Frequently Asked Questions (FAQs) about Creating Unique 64-bit Integer Strings

What is a 64-bit integer string and why is it important?

A 64-bit integer string is a data type that can hold a whole number ranging from -9,223,372,036,854,775,808 to 9,223,372,036,854,775,807. It’s important because it allows for a vast range of unique values, which is crucial in many computing scenarios such as database indexing, hashing algorithms, and unique identifier generation. The ability to create unique 64-bit integer strings can significantly enhance the efficiency and security of your software applications.

How does a hashing function work in creating a unique 64-bit integer string?

A hashing function takes an input (or ‘message’) and returns a fixed-size string of bytes, typically in the form of a 64-bit integer string. The output is unique to each unique input – a small change in the input will produce such a drastic change in output that the new hash value appears uncorrelated with the old hash value. This property is critical in various computer science applications, including data retrieval and encryption.

Can I convert a string to a unique integer in Ruby?

Yes, you can convert a string to a unique integer in Ruby. Ruby provides several built-in methods to convert strings to integers, such as the to_i method. However, to ensure the integer is unique for each unique string, you may need to implement a custom hashing function. This function could combine the ASCII values of the characters in the string in a specific way to generate a unique integer.

What are the potential issues with string hashing?

While string hashing is a powerful tool, it’s not without its potential issues. One of the main concerns is the possibility of collisions, where two different strings produce the same hash value. While the chances are low with a good hashing function and a large enough hash size (like 64-bit), it’s still a possibility. Another issue is the irreversibility of hashes – once you’ve hashed a string, you can’t get the original string back from the hash value.

How can I ensure the uniqueness of my 64-bit integer string?

Ensuring the uniqueness of your 64-bit integer string largely depends on the quality of your hashing function. A good hashing function will produce a unique hash value for each unique input string. You can also add a ‘salt’ – a random data that is used as an additional input to the hashing function – to further ensure uniqueness. However, remember that while you can minimize the risk of collisions, it’s impossible to completely eliminate it.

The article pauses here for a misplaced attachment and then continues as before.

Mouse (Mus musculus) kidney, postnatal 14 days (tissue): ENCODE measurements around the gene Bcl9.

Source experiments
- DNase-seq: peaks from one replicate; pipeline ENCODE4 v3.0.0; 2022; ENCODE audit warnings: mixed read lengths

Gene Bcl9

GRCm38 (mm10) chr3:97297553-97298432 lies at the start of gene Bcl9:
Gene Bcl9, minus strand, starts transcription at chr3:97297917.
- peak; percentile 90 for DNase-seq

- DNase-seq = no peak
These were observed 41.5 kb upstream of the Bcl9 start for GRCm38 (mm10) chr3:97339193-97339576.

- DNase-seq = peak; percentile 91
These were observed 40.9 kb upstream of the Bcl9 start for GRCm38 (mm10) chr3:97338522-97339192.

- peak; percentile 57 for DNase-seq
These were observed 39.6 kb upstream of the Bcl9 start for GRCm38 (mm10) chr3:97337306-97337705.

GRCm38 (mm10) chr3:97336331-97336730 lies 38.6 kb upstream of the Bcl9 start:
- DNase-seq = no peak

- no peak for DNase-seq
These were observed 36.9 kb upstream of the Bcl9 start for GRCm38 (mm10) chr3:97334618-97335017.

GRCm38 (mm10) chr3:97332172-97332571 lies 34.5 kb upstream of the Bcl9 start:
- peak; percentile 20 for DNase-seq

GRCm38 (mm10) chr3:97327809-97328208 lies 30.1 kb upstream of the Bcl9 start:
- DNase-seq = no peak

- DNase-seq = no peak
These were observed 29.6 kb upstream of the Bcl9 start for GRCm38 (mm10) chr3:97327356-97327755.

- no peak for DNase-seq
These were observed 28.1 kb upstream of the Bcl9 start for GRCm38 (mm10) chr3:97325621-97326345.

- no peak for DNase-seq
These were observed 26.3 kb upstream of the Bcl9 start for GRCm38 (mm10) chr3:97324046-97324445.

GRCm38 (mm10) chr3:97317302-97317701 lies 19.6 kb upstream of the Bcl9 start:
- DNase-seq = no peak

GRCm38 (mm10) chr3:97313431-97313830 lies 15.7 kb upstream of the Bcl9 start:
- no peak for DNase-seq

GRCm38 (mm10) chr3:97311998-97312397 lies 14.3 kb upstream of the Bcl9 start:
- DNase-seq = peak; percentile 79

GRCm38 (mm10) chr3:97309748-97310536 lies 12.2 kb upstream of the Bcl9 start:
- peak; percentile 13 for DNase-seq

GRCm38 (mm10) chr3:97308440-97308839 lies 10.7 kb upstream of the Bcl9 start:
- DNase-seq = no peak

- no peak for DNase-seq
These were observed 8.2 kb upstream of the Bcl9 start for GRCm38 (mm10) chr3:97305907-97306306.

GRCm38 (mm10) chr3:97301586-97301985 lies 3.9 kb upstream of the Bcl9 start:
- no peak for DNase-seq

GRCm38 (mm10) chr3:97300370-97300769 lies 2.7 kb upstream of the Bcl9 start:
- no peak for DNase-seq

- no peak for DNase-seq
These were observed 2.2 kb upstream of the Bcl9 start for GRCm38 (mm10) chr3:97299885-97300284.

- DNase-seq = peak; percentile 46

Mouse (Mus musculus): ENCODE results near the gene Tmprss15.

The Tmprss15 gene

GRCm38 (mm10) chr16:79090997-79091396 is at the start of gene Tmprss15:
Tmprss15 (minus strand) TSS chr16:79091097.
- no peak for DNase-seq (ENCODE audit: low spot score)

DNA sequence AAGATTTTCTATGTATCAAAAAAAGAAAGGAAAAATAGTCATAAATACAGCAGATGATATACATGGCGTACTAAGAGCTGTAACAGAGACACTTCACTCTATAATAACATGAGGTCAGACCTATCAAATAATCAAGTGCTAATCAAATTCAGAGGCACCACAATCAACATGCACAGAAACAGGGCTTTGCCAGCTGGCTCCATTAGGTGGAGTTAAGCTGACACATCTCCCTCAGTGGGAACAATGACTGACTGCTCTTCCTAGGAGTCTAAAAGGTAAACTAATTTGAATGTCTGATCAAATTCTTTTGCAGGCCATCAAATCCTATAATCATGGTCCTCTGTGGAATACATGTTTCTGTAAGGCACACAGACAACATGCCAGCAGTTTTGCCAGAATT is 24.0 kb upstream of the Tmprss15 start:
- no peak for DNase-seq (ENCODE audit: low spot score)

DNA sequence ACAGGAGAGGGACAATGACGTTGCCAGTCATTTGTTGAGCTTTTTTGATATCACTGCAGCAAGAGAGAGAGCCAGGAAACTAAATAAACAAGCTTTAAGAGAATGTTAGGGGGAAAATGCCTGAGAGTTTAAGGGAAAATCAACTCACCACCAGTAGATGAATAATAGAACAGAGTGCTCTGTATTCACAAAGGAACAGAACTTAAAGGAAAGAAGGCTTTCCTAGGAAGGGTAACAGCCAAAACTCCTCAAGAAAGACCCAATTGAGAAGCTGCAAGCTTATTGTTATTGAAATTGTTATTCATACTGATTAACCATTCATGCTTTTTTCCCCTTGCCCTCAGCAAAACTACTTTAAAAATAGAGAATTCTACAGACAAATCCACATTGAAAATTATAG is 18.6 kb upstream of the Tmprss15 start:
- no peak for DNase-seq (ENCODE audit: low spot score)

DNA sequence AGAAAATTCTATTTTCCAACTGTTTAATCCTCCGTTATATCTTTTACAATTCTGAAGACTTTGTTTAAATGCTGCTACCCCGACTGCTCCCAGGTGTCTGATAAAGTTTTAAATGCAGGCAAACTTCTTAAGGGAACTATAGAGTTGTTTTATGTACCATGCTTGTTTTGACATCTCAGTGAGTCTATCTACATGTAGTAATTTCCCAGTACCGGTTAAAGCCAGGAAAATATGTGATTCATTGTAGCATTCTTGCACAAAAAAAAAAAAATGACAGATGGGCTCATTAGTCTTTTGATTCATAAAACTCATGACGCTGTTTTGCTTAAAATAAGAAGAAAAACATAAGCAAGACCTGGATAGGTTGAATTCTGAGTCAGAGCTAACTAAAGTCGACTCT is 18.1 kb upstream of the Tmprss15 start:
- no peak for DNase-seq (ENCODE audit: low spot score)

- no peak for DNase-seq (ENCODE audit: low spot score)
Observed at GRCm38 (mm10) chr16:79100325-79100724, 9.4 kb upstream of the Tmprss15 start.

What is the role of a 64-bit integer string in cryptography?

In cryptography, a 64-bit integer string can be used as a hash value in a hashing algorithm. Hashing is a fundamental part of many cryptographic protocols. It’s used to ensure data integrity, create digital signatures, and generate unique keys for encryption and decryption. The 64-bit size offers a good balance between computational efficiency and security, as it’s large enough to make brute-force attacks impractical.

Can I use a 64-bit integer string as a unique identifier?

Yes, a 64-bit integer string can be used as a unique identifier, especially in scenarios where a large number of unique IDs are required. Because of the vast range of values a 64-bit integer can hold, it allows for a huge number of unique IDs. However, remember that the uniqueness is dependent on the quality of your hashing function.

How does a 64-bit integer string compare to other data types in terms of storage efficiency?

A 64-bit integer string is more storage-efficient than many other data types. For example, it can hold a much larger range of values than a 32-bit integer while only taking up twice as much storage space. This makes it a good choice for scenarios where storage efficiency is a concern, such as in large databases or high-performance computing applications.

How can I convert a 64-bit integer string back to the original string?

In general, you can’t convert a 64-bit integer string back to the original string. This is because hashing is a one-way function – it’s designed to be easy to compute in one direction (from input to hash value), but practically impossible to compute in the reverse direction. This property is what makes hashing useful in many applications, including data integrity checks and password storage.

What are some practical applications of 64-bit integer strings?

64-bit integer strings have a wide range of practical applications. They’re used in database indexing to quickly locate data, in hashing algorithms to ensure data integrity and create unique identifiers, and in cryptography for secure data transmission. They’re also used in high-performance computing applications where a large range of unique values is required.

Vova FeldmanVova Feldman
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Vova Feldman is a serial entrepreneur, full stack developer, and the CEO & Co-Founder of Freemius, a monetization platform that helps WordPress developers turn any plugin or theme into a commercial product in minutes.